Macao: the Vegas of the East and the arrival of UFC in Greater China

Culture | by Johanna Hoopes
Posted: November 30th, 2012 | Updated: November 30th, 2012 | Comments
Macau at night Anyone who's ever been to Vegas shares stories involving unparalleled levels of excess you won't find many other places in the world. The gorgeous girls, lavish clubs, high stakes tables and extravagant shows make this entertainment utopia a place where most visitors only need 48-hours to get their fill. My most recent weekend romp in Macau confirmed that the Chinese territory is quickly becoming the Vegas of the East. The tiny island takes in even more revenue than Vegas from gambling, and the entertainment, while slightly less developed in quantity, is certainly top notch in quality. More after the break....

Getting there

If you're traveling from Beijing or Shanghai, round trip tickets to Hong Kong will run you between RMB 1,000-4,000 depending on the dates of your trip and how far you book in advance. You can also Hong Kong Island port on www.turbojet.com or book them once you arrive; the hour-long ferry ride generally runs every 30 minutes from 7am to 10:30pm daily. If you purchase Super Class tickets (HKD 280 per person) you'll recline in plush leather armchairs and be offered a small sandwich, snacks and bottled water while enjoying panoramic views of HK bay and the nearby island. Seats down below are still satisfactory and will lighten your wallet just HKD 140. Be sure to arrive at least an hour ahead of your desired departure time and bring your passport—all foreign nationals must go through customs and immigration since Macau has a separate immigration regime from Mainland China, Hong Kong and Taiwan.

Old and new

When cruising into Maritmo Port, you'll gaze up at what looks like a miniature Disneyland with fake volcanoes and a recreation of the Alamo. But don't overlook the city's colonial past as the first and last European colony in Asia. In the 16th century China allowed Portugal to settle the island in return for ridding the region of pirates. The old Portuguese architecture of the Macau Peninsula contrasts with enormous casinos now built up into the Cotai Strip, while the southern-most Coloane Island boasts mountainous terrain with several beaches, hiking trails and Macau's first golf course (the other is located on the Cotai Strip) creating remarkably different environments on each island. Our trip centered around the island's most modern commercial development, the world's largest casino at the Venetian Macao. Venetian Macau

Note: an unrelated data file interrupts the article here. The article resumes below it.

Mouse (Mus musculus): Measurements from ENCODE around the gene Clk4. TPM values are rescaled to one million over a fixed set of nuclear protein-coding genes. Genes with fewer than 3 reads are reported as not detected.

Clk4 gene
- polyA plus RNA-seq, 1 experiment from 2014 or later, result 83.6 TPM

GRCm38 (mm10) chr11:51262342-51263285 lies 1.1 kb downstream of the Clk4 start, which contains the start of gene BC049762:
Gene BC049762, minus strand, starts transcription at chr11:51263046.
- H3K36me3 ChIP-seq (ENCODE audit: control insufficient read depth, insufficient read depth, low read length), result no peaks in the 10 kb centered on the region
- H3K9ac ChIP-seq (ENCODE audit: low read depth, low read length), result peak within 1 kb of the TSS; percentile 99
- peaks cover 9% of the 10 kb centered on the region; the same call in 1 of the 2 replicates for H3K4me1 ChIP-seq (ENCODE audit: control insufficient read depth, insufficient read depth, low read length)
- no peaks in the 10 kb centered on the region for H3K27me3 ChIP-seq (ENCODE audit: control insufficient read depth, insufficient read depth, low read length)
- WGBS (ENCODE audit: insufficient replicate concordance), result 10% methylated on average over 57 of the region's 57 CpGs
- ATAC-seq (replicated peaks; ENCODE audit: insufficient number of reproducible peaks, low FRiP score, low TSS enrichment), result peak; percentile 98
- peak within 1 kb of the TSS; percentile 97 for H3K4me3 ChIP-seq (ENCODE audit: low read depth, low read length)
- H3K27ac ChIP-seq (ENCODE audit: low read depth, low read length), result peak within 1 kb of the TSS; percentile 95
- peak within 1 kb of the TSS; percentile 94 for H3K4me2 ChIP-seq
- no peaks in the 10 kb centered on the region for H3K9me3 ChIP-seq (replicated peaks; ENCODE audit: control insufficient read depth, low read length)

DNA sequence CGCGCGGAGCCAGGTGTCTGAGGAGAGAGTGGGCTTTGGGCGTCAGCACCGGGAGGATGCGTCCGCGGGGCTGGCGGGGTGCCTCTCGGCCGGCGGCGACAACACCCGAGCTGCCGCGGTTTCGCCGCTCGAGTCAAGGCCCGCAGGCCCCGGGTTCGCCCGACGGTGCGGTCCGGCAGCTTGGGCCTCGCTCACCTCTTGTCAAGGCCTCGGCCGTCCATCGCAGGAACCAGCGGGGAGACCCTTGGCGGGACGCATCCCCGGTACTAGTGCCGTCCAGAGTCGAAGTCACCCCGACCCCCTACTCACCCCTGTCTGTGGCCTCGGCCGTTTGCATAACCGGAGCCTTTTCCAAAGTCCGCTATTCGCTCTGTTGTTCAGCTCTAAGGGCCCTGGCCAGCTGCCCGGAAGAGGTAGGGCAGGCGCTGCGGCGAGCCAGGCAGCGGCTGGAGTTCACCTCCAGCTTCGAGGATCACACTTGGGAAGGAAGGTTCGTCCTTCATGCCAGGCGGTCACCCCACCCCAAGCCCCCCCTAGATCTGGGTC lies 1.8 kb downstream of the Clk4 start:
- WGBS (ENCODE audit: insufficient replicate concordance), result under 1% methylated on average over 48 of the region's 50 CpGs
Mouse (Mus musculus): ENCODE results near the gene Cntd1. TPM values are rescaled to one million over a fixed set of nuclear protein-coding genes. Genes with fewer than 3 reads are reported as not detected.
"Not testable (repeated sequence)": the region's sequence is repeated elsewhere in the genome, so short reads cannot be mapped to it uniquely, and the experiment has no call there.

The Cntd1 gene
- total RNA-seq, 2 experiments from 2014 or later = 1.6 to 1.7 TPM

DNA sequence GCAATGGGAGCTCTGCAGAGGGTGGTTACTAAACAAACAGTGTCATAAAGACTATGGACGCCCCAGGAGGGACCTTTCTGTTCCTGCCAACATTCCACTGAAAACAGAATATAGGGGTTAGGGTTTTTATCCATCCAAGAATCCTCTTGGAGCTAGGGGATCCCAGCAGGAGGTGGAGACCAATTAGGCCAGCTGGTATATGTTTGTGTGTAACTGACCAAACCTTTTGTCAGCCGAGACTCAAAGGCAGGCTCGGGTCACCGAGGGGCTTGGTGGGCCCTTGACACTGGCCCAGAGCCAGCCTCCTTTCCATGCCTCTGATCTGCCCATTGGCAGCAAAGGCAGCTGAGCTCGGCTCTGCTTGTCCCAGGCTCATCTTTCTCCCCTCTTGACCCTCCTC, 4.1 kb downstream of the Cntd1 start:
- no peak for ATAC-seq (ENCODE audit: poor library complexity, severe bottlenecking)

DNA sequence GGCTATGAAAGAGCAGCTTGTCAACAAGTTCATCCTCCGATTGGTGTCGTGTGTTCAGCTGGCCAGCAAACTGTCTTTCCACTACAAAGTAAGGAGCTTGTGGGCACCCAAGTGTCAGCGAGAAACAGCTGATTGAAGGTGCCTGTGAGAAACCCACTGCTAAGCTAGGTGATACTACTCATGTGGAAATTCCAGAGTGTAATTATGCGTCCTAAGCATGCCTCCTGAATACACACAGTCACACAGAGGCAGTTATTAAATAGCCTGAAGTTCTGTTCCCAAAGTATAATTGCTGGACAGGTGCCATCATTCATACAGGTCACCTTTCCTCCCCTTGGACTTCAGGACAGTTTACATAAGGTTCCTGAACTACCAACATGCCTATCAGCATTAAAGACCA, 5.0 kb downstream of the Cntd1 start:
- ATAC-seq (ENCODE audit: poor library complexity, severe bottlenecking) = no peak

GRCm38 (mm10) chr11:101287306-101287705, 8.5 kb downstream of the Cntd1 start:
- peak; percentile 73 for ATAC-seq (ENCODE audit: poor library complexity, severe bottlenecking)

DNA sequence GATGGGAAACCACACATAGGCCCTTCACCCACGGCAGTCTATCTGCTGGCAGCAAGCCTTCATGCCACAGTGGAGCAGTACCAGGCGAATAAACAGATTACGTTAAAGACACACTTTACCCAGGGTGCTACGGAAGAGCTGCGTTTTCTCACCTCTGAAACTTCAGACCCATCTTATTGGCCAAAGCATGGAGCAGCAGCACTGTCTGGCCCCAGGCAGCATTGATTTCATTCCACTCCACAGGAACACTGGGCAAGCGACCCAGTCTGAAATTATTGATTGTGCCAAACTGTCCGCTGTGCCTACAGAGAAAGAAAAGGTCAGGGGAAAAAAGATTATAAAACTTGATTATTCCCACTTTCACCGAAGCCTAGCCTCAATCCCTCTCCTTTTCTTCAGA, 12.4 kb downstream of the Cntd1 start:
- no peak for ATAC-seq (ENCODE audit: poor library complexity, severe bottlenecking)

Entertainment Mecca

[pullquote]...the highlight of the night was the Cung Le knockout in the prize fight, which put Rich Franklin out cold within the first minute of the fight.[/pullquote]We were in town for China's first UFC fight at Cotai Arena located in the Venetian Macao. On the day of the fight thousands of fans swarmed the hotel lobby, creating an absolutely electric energy. With multiple box offices and entry points, it is clear that the hotel is well equipped to host the nearly 10,000 MMA fans that attended the main event. Tickets to the fight cost RMB 380-3,000 and were well worth it for an action-packed evening with a raucous crowd. After several long bouts, the highlight of the night was the Cung Le knockout in the prize fight, which put Rich Franklin out cold within the first minute of the fight. What a way to end the evening. We proceeded directly to the after-party at Café Deco to celebrate with the fans and dance the night away. UFC Macao: Franklin v Le dim sum at Imperial House, the hotel's sumptuous Cantonese eatery.

Fun for all

A shopping, gambling and partying paradise, even adrenaline junkies will find a thrill here, bungee jumping off the world's second highest tower at 233 m (764 ft). Those enjoying a bachelor party or business weekend can enjoy a round of golf at Caesars Golf Macau on Cotai. Located on 175 hectares (432 acres) of reclaimed land off the strip (about 2o minutes' drive from downtown, the 6,889-yd, par-71 course is known for lots of water and deceptive bunkers that make it a tough one. October through December are the best months to play and prices are reasonable at MOP 1,800 on weekdays, MOP 2,300 on weekends. Caesars-Golf-Course Anyone keen on seeing a show will be blown away by the world's most expensive show at the City of Dreams. The $250 million House of Dancing Water production holds five Olympic size swimming pools worth of water and ushers give out towels to the front rows. Ticket prices start at HKD480 and are often bundled for less with hotel packages. Once gamblers have exhausted the poker table, another popular betting spot is the greyhound track. The minimum bet on a dog is MOP 10 and payouts can be made in both Macanese Patacas and Hong Kong Dollars. All-in-all, Macau is a paradise for those who enjoy major sporting or entertainment events or are just looking for a fun weekend getaway. House of dancing water
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